I agree on the extra insurance. I added an umbrella liability policy when we built the swimming pool in 1989. It may no longer be high enough, but no one ever sneaks into our yard to use the pool because a lot of the houses around here have pools. Sneaking in to use something is more likely when there is only one around, like a pump track or jumps.

    Since the jumps are home built, what happens if only active builders are allowed to ride. You could try to argue that the guy that got hurt was injured because he built it wrong.

  9. Sean says:

    As a rider who’s also a lawyer with lots of insurance experience, I’ll say the following.

    1) Don’t try to create a public-ish jump facility at your own house. That’s just asking for trouble.

    2) Try requiring people to sign a waiver, see where it takes you.

    3) Make the waiver one that must be signed by the rider’s parents.

    4) Make the waiver read in plain English. If you ask a lawyer to write it up for you, tell the lawyer it needs to be understood by a 10-year-old child. Most lawyers write as if the whole world were lawyers who enjoy reading poorly written English.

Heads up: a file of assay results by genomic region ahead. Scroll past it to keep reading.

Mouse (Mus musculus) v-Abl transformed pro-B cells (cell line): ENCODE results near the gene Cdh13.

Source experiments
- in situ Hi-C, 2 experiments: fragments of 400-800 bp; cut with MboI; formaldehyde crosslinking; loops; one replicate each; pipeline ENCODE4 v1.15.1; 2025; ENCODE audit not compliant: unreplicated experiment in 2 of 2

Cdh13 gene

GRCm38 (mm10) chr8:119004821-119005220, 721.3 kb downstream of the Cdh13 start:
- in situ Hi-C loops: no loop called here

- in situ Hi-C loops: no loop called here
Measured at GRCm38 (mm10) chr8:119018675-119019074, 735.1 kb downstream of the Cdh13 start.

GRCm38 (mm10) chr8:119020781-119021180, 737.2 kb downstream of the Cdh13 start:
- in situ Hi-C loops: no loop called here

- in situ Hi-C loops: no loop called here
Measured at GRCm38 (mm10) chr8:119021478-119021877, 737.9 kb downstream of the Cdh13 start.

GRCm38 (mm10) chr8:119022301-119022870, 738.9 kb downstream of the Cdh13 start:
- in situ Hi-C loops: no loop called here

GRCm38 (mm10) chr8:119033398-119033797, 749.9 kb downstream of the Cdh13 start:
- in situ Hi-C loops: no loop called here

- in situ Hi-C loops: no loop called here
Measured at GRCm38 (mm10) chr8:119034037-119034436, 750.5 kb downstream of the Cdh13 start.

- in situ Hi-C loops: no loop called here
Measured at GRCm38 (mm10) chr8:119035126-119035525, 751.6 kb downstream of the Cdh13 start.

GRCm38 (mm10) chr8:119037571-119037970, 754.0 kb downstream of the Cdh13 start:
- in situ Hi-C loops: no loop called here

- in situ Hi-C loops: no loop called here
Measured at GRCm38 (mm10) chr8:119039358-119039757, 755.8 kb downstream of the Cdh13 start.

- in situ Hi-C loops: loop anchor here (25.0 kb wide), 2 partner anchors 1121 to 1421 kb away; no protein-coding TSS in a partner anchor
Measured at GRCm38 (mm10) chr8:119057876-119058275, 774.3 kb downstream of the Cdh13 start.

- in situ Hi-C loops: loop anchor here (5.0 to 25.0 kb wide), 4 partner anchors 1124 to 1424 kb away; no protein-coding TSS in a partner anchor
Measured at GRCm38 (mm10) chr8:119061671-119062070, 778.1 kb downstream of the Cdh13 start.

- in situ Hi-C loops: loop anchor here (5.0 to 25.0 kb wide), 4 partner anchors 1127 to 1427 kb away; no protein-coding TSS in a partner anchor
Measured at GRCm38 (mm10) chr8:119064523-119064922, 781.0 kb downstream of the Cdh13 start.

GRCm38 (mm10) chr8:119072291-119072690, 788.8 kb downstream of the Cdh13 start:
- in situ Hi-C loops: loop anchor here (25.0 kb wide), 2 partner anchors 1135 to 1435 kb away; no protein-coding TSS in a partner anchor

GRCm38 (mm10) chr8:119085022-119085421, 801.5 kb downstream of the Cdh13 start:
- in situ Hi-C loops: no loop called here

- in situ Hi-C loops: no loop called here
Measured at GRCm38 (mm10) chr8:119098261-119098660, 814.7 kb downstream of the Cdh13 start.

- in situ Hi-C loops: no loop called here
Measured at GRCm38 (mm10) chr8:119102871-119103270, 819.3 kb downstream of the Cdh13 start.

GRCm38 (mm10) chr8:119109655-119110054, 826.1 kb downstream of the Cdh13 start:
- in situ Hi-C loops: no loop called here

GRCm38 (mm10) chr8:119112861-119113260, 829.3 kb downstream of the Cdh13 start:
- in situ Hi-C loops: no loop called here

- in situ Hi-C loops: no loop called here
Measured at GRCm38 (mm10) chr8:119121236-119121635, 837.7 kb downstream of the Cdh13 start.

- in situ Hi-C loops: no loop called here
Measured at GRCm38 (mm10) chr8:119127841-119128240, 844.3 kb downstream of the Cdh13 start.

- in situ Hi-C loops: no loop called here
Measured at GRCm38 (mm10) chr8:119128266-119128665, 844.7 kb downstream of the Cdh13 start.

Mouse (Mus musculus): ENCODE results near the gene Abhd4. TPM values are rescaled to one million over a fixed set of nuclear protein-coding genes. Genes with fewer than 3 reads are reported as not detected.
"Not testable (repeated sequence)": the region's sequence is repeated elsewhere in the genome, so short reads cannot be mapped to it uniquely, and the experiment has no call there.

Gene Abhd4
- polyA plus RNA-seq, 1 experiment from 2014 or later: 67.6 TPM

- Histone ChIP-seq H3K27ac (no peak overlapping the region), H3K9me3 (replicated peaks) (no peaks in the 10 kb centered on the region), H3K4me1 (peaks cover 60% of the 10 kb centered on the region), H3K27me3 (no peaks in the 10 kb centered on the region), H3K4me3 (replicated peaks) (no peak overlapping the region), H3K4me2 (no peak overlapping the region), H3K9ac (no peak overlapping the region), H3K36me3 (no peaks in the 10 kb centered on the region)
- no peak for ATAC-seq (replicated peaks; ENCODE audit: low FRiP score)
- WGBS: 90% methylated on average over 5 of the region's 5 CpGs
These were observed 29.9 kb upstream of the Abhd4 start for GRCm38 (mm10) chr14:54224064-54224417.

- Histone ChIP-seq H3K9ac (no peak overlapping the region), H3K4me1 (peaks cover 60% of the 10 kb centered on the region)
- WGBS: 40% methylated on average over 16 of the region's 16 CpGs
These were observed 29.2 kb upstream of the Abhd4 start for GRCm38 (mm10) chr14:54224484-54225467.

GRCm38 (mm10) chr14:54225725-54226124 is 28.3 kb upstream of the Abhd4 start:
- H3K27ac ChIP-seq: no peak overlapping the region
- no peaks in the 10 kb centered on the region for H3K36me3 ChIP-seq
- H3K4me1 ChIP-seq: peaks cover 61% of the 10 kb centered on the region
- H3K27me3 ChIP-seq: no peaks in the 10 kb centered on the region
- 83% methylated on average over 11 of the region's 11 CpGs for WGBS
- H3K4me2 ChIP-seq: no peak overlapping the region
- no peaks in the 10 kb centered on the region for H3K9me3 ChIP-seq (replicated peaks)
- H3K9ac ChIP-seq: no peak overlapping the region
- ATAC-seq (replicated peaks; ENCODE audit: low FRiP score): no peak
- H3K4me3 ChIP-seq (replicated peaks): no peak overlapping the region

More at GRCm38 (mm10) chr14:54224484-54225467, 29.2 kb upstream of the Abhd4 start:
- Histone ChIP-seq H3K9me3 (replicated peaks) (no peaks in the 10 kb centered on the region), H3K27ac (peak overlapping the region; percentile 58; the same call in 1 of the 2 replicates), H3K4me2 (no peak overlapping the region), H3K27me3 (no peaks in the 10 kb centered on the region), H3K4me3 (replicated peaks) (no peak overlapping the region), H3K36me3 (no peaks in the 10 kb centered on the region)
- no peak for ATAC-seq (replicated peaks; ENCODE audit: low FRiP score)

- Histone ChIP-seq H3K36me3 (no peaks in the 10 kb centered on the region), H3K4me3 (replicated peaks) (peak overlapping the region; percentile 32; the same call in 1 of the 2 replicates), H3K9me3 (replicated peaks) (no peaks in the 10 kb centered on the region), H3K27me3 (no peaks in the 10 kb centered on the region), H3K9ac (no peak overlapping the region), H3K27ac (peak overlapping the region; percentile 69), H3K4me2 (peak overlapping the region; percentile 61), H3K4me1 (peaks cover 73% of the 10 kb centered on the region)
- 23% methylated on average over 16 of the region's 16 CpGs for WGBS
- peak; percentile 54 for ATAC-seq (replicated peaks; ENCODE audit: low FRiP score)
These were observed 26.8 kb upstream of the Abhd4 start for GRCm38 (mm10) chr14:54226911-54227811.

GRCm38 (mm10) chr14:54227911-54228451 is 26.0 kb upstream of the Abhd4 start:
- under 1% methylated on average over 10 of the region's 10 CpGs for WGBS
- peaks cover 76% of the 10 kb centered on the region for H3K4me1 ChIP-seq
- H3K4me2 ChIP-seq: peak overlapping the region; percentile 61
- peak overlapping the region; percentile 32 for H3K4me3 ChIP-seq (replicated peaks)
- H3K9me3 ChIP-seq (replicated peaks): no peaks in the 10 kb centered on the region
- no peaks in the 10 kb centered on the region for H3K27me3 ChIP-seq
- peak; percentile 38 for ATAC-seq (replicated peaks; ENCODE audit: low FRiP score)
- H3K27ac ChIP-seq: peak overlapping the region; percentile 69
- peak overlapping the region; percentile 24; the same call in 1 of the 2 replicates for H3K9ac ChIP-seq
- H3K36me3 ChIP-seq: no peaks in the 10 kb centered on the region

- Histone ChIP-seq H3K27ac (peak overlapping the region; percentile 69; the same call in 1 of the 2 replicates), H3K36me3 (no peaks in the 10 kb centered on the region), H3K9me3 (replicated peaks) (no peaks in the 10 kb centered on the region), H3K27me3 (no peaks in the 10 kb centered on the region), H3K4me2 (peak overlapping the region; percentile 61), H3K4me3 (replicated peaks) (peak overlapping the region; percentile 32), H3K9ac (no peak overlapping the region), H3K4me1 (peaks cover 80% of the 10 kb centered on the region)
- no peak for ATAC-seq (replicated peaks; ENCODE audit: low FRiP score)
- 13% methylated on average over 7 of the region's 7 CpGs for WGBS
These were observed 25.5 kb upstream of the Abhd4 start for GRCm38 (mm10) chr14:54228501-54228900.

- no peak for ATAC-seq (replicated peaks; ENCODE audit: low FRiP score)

The waiver serves some great purposes. Most importantly, it will tell you who is serious about not wanting to hold you liable. Those who wouldn’t in a million years want to sue you, they won’t mind the waiver.

    And re insurance — you’re not going to find many homeowners insurance carriers who are going to stand behind you if someone gets hurt here. Homeowners carriers treat homes differently than recreation parks. Homes aren’t where people gather in bunches to try daring things. Parks are (or can be). If you plan to get insurance for this, talk to an insurance broker, don’t just expect that your homeowner’s insurance will cover it.

  10. justin says:

    The comments to date contain some good advice. The best two pieces of advice are 1.) see a lawyer in your town/state, and 2.) do not charge money. Besides insurance issues, if you charge money the level of the duty you owe to those folks who pay you is likely to jump significantly. In my state at least, the difference between a mere social guest and business invitee is significant.